Moogfest is almost here! Moogfest is an annual multi-day festival that is located at the intersection of music, technology, art and human interaction in “The Research Triangle.” Started in 2004 in NYC the festival is now in its 12th year. Moving from NYC, to Asheville, then Durham Moogfest curates and hosts those at the forefront of music, art, and the science of sound. Moogfest is May 17-20 spread through venues in downtown Durham, North Carolina.
“By day, Moogfest is a platform for conversation and experimentation, attracting creative and tech enthusiasts for four days of participatory programming in Durham, North Carolina. By night, Moogfest presents cutting-edge performances by early pioneers in electronic music, contemporary pop innovators, and avant-garde experimentalists in venues throughout the city.
Moogfest is a tribute to analog synthesizer pioneer Dr. Robert Moog and the profound influence his inventions have had on how we hear the world over the last 60 years. The exchange between engineer and musician that he fostered is celebrated with a unique festival format where the creative process is understood as collaboration among many people, across time and space, in commerce and culture.”
Here are 5 things not to miss:
National security expert Chelsea Manning’s keynote will explore how tools and enhancements in technology will be influencing our future and are/will tamper with our private life, our society and explore what we think are acceptable or unreasonable evolutions.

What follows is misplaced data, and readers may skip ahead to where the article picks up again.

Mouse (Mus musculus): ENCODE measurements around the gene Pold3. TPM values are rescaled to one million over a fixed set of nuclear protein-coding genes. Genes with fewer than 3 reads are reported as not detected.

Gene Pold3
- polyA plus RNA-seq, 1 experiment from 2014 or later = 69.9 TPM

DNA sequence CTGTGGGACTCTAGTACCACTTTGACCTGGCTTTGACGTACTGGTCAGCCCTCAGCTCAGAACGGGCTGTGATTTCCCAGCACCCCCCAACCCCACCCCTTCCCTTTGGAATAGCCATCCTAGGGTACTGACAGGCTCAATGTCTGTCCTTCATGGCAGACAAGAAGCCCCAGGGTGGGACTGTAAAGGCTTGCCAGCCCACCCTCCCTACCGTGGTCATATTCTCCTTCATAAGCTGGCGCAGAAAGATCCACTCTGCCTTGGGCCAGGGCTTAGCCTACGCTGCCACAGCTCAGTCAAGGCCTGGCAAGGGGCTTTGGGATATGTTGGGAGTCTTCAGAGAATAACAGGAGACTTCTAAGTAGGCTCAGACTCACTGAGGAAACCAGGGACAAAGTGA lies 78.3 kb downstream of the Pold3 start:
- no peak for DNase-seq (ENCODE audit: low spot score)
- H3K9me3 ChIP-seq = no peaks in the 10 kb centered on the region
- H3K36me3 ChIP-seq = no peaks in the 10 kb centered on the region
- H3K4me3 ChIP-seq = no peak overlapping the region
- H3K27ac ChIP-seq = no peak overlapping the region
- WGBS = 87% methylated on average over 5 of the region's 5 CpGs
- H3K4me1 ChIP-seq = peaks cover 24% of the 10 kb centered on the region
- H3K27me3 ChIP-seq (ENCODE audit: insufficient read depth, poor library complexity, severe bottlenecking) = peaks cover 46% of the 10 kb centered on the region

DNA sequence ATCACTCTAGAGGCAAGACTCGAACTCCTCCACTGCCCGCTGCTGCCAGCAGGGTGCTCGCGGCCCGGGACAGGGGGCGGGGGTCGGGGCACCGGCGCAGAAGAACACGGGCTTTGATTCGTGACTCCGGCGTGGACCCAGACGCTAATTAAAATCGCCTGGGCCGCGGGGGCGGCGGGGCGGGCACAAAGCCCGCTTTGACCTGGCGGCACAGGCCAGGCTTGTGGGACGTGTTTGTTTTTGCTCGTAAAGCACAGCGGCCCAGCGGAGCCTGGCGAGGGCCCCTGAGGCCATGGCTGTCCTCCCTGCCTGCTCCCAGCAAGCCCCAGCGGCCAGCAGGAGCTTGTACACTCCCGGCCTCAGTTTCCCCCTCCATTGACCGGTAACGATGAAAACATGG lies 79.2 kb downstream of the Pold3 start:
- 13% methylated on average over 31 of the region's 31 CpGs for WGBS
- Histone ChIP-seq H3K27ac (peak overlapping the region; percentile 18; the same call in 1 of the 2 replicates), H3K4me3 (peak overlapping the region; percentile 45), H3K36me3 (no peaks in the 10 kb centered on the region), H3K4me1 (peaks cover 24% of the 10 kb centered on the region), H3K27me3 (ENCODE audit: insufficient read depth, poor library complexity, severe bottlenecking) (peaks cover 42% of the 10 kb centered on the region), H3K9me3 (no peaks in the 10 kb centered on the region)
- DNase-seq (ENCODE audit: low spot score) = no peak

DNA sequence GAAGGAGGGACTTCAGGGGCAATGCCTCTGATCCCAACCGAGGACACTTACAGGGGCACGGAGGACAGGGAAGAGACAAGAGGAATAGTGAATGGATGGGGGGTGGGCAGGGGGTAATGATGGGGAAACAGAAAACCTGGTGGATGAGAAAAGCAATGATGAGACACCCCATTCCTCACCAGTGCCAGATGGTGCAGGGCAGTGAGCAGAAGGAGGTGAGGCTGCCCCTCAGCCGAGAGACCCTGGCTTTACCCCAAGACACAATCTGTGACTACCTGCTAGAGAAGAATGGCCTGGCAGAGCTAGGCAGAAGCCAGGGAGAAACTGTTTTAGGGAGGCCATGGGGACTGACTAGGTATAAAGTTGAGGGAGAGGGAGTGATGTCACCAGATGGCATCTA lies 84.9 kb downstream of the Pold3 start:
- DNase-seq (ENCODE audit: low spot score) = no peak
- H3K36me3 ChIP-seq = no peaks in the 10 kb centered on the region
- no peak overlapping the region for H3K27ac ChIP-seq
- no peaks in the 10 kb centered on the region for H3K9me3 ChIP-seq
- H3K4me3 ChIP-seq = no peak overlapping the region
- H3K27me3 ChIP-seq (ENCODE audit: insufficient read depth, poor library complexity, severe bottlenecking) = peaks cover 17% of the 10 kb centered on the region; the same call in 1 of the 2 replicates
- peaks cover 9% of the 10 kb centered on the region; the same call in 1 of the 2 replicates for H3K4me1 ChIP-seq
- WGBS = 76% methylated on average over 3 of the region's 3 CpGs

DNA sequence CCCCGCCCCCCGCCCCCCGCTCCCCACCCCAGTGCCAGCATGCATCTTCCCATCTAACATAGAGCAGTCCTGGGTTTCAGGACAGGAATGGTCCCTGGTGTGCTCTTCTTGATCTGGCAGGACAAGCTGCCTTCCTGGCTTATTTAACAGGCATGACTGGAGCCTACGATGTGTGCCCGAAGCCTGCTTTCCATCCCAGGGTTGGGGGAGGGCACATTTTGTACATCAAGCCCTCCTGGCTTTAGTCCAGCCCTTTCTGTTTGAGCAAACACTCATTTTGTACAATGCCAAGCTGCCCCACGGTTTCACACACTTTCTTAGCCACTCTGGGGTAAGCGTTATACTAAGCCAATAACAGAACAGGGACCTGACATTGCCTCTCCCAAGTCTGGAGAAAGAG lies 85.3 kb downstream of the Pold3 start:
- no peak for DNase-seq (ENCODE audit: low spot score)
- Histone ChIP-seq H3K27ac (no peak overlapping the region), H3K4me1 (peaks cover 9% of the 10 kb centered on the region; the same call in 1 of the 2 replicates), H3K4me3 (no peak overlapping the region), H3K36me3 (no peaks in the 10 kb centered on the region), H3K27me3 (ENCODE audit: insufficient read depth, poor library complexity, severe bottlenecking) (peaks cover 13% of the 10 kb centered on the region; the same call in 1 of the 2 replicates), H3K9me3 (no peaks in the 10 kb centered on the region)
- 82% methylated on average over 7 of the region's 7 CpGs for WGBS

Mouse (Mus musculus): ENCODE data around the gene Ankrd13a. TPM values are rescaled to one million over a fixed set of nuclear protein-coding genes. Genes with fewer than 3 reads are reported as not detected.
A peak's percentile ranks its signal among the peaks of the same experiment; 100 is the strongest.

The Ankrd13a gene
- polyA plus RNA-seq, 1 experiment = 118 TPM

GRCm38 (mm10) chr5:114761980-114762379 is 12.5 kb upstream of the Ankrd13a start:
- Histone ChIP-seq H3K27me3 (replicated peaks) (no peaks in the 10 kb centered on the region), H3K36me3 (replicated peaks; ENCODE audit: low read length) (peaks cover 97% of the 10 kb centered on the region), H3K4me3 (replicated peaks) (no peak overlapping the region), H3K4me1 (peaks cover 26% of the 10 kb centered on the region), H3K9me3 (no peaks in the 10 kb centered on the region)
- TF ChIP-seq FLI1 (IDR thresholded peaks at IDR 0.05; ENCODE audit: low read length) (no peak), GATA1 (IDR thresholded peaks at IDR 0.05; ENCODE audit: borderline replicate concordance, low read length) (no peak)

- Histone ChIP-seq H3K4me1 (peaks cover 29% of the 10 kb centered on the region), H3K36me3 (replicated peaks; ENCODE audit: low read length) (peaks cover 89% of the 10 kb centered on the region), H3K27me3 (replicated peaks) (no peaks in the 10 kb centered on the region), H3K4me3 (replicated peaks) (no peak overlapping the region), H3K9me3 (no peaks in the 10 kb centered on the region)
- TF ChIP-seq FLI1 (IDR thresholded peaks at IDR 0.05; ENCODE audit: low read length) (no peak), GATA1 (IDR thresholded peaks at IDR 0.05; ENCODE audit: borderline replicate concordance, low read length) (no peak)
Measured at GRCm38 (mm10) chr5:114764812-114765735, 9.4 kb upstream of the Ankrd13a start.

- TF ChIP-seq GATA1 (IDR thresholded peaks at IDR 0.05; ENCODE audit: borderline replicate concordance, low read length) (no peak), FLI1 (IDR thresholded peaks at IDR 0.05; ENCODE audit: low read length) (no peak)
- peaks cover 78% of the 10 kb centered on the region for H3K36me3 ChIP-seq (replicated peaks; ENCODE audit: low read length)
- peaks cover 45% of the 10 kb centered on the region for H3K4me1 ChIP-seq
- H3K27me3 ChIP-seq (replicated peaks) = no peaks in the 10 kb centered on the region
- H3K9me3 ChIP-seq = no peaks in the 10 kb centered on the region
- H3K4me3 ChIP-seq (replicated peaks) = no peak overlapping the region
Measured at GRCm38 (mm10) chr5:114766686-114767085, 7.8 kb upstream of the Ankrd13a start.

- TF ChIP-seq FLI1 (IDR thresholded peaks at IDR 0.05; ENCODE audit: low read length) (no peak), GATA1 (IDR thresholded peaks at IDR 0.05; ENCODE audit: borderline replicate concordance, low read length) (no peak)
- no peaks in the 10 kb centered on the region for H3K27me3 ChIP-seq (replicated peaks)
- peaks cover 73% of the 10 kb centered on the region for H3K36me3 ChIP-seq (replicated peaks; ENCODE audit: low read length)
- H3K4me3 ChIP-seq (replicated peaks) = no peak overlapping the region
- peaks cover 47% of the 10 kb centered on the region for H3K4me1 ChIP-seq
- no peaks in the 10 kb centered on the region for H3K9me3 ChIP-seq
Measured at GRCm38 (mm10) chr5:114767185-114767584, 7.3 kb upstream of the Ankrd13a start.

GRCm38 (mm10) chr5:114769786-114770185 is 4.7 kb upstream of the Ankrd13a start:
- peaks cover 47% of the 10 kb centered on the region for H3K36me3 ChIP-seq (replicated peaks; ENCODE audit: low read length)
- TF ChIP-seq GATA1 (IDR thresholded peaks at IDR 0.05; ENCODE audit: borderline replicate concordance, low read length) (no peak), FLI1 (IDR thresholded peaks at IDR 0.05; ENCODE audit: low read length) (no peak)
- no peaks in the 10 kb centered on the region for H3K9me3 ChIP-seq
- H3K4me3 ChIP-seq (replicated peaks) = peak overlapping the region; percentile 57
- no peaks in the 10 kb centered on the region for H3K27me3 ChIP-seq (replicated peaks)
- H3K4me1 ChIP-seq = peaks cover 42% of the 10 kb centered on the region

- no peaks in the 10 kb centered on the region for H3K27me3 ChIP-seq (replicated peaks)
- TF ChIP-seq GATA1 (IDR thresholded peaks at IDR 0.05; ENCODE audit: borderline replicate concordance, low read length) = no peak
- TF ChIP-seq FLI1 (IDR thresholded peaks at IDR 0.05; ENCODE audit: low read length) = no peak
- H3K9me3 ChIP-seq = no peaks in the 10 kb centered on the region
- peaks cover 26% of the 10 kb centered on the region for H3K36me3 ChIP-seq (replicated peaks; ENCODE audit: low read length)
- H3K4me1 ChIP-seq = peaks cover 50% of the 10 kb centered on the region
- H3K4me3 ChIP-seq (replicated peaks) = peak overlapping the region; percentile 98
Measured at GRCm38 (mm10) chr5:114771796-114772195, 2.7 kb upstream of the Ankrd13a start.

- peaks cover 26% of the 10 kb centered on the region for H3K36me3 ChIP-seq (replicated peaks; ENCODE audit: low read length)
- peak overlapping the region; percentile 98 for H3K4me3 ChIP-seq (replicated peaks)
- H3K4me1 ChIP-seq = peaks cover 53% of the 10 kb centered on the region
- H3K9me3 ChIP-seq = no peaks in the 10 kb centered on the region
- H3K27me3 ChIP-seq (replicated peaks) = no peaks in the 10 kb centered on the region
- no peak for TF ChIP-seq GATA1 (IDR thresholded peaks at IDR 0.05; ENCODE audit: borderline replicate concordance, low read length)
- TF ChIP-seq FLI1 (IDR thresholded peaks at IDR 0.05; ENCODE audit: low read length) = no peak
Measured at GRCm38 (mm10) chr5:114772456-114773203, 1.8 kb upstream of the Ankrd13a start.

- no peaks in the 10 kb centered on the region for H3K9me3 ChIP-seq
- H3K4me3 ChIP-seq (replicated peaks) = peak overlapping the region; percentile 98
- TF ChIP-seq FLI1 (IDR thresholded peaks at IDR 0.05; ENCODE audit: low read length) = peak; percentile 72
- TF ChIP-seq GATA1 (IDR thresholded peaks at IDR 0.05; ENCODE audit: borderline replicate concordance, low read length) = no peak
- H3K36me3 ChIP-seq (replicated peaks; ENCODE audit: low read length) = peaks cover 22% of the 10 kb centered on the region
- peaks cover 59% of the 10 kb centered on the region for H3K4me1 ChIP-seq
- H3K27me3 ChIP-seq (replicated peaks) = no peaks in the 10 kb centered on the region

With Jennifer’s work with IBM Watson, her Keynote will come from both a philosophical and practical standpoint. While Chelsea’s Keynote is focused on disruption within technology, and how that is a tool for destruction and creativity.
Moritz Simon Geist aka Sonic Robots is a performer, musicologist, and robotics engineer. His robotic instruments and performances have been shown in numerous European festivals and exhibitions throughout the last year. His whole concept revolves around Robotic Electronic Music (R.E.M). He uses futuristic DIY mechanic instruments and small robots to create robotic techno and will be performing on stage with Mouse on Mars in the A3 Spatial Sound environment within The Armory. Later this year he’s debuting his first album, the first techno record recorded entirely with robots produced by Mouse On Mars. He teaches on the progression of technology and society at the NYU Berlin and will be presenting various workshops at Moogfest.